This painting depicts a cross of the Penitente sect of Catholicism, frequently sited within the New Mexico landscape, but viewed here against the outline of Taos Mountain, a sacred site for the local Native American community. The composition thus emphasises O'Keeffe's understanding of the layering of cultural identity on the American landscape. As she described: 'It was in the late light and the cross stood out – dark against the evening sky. If I turned a little to the left, away from the cross, I saw the Taos Mountain – a beautiful shape. I painted the cross against the mountain although I never saw it that way.' (Tate, p. 68)
Another painting was Abstraction White Rose, 1927. I swear I had to stifle a scream when I saw it; my heart was beating faster when I stood in front of it. The exhibition closes at the end of October and I encourage you to see it if you are in London.

Booktober reading list in the making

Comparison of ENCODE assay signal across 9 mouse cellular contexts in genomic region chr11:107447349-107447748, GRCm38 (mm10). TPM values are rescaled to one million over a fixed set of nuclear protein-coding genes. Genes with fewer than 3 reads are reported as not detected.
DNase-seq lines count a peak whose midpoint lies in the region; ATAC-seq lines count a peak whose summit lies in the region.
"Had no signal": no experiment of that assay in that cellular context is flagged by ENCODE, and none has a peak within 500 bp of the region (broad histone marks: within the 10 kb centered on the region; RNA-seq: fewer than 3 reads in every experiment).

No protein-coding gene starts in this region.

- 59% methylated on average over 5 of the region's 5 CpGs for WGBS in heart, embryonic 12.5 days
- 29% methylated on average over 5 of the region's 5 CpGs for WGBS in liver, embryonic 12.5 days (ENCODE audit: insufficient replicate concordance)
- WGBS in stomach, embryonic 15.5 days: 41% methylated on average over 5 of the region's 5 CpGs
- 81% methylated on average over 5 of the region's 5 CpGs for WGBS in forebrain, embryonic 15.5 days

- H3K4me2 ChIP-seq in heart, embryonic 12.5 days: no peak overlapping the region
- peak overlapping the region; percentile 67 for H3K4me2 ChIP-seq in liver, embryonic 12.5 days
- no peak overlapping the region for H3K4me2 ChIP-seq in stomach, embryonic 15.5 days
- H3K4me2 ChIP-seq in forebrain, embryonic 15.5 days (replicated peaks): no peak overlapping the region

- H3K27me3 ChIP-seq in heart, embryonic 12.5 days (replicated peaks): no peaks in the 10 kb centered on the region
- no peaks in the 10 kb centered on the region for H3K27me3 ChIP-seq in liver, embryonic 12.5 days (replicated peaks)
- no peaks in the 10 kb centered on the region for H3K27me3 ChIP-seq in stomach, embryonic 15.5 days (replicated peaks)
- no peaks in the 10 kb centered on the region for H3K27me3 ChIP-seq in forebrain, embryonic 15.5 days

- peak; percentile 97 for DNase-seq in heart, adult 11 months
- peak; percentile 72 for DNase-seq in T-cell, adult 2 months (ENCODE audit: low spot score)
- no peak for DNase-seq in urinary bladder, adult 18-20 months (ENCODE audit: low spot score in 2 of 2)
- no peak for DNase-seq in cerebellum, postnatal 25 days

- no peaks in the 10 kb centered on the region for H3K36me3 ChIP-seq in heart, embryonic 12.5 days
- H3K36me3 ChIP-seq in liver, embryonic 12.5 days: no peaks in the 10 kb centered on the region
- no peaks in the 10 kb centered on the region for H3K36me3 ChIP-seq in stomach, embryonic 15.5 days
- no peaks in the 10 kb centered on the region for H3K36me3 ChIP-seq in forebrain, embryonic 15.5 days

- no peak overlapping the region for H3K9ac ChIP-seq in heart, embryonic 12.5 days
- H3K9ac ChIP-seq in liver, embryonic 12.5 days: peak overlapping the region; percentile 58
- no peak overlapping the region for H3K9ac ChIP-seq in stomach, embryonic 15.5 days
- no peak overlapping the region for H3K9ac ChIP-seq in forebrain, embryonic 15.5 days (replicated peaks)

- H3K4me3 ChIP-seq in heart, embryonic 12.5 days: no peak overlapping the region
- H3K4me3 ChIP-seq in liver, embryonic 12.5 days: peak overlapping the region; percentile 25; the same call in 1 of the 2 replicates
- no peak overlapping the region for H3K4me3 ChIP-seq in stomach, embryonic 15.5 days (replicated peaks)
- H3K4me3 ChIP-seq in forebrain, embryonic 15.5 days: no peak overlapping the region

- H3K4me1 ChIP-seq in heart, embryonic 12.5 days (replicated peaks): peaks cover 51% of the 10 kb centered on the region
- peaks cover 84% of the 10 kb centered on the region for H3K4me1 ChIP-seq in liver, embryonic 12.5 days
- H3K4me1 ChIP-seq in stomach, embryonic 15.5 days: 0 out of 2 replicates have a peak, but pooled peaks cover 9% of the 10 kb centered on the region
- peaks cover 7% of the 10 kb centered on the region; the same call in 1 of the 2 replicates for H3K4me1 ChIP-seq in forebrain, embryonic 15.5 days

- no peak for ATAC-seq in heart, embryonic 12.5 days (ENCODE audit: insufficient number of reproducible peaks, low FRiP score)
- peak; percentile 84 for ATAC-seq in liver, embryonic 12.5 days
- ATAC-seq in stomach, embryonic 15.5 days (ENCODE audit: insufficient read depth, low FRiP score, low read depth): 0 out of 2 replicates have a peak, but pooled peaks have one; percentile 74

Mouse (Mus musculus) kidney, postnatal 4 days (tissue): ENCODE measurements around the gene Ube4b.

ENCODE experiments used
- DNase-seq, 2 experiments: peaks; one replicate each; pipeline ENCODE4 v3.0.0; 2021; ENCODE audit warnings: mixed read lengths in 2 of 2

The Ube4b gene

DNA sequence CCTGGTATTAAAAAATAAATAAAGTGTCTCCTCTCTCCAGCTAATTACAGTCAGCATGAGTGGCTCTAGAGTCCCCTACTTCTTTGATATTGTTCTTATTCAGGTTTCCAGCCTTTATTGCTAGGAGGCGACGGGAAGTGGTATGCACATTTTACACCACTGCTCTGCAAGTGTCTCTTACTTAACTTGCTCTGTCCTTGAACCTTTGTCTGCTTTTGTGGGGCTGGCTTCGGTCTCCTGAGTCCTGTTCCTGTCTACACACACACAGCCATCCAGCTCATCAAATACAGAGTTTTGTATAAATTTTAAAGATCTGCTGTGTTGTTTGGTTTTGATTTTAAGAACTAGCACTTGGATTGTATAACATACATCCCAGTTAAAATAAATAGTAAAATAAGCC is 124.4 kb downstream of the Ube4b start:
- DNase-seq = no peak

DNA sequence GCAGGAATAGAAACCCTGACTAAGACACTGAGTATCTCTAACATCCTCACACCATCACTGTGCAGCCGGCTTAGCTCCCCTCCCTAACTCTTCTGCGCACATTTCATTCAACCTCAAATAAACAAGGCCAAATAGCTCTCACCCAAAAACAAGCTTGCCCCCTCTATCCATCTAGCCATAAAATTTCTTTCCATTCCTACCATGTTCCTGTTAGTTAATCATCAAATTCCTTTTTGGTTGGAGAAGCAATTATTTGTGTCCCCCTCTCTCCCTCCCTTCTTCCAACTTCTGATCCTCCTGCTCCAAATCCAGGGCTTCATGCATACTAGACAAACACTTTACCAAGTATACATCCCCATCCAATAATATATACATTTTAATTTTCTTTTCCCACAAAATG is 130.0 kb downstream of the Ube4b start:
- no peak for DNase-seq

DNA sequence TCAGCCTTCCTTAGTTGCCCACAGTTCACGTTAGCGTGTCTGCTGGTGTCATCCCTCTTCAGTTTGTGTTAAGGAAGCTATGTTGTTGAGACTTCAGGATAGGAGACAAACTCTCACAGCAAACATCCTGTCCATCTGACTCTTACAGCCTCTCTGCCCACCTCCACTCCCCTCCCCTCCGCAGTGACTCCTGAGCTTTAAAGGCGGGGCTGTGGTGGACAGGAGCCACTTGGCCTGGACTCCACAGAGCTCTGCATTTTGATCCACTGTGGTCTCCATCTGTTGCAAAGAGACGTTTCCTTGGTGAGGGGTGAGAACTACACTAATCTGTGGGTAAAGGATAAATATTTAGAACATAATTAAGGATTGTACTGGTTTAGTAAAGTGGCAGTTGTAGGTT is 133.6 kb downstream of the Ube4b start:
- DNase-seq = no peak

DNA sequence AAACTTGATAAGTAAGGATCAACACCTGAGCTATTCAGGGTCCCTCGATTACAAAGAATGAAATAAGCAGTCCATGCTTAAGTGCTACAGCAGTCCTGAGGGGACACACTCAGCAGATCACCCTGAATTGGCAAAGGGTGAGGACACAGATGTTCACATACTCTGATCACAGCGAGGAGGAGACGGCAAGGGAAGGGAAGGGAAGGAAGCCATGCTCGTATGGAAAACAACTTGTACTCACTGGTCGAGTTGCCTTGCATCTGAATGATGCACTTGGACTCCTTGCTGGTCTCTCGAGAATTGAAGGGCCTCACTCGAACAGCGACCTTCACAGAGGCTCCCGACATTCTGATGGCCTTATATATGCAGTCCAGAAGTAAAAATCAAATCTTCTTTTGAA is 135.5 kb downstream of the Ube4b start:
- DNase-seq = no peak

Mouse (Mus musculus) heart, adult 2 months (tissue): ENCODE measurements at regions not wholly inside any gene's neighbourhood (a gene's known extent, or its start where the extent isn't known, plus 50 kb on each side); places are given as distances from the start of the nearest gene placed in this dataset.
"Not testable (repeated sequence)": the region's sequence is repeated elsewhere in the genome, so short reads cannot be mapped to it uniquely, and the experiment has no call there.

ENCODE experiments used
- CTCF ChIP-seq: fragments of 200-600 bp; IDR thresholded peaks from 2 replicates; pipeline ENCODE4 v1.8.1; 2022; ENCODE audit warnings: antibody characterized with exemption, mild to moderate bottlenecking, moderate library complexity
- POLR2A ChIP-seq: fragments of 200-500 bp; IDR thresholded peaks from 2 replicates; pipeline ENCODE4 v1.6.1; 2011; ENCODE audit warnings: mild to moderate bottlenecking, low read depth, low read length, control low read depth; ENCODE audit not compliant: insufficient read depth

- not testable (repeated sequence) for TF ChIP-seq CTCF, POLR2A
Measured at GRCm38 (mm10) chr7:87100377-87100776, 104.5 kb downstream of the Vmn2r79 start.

images by me | Georgia O'Keeffe art via Studio International

Thursday, 6 October 2016

Curried bean stew with coconut milk

The best moments in the kitchen happen when I have all the time in the world and no one is waiting for dinner. I let a film or a TV show run in the player while chopping vegetables for, let's say, a bean stew that I allow to simmer even longer than needed. On Sunday I had such a moment when preparing my curried bean stew with coconut milk, a favourite in this house. While preparing it I listened to conversations with the author Zadie Smith on YouTube (from 2010, part of the series Live from the New York Public Library). I forgot myself completely and cooked it for an hour, which was fine. Now that autumn has arrived there will be plenty of these moments. The list of ingredients seems long but the stew is easy to make. All you need is time.